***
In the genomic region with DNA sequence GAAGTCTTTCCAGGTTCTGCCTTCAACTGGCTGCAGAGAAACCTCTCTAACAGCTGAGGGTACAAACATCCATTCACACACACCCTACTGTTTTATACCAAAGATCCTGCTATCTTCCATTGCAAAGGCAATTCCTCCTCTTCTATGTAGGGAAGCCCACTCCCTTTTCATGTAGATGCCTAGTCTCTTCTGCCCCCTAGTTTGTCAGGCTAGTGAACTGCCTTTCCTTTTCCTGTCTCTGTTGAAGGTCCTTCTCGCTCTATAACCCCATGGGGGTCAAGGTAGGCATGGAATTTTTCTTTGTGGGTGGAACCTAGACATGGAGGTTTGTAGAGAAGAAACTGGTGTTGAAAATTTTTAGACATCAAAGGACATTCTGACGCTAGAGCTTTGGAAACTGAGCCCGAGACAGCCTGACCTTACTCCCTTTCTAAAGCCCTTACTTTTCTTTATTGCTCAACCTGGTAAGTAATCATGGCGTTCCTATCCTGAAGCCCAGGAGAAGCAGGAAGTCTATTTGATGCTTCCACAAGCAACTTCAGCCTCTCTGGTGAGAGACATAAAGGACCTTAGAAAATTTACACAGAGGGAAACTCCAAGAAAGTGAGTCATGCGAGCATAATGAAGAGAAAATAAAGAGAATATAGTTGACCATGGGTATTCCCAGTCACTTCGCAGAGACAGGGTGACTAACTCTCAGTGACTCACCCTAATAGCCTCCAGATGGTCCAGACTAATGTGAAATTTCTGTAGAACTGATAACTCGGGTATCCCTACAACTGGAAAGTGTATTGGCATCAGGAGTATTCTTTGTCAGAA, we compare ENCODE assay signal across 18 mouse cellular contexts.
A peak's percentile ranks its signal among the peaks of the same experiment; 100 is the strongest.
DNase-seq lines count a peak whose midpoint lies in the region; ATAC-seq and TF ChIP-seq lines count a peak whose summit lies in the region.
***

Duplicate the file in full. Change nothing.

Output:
In the genomic region with DNA sequence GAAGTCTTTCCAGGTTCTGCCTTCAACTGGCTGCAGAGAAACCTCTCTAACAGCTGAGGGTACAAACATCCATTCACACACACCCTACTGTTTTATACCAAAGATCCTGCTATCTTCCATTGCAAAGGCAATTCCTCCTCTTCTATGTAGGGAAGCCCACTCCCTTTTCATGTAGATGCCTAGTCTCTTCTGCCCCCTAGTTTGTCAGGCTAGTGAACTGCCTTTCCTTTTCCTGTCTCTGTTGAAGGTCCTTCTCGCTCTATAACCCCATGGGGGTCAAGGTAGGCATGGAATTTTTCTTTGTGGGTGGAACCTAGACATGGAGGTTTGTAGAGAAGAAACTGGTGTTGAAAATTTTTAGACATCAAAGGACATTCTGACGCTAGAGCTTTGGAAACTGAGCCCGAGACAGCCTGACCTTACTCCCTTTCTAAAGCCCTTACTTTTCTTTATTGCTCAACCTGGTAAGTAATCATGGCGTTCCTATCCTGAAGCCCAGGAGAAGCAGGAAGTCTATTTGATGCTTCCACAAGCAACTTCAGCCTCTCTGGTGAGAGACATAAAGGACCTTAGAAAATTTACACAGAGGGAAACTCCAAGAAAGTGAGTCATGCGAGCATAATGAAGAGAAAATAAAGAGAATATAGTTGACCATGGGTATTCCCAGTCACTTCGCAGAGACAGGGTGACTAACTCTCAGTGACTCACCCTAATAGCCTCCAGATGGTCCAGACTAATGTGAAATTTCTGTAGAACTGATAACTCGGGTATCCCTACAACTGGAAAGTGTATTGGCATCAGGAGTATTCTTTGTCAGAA, we compare ENCODE assay signal across 18 mouse cellular contexts.
A peak's percentile ranks its signal among the peaks of the same experiment; 100 is the strongest.
DNase-seq lines count a peak whose midpoint lies in the region; ATAC-seq and TF ChIP-seq lines count a peak whose summit lies in the region.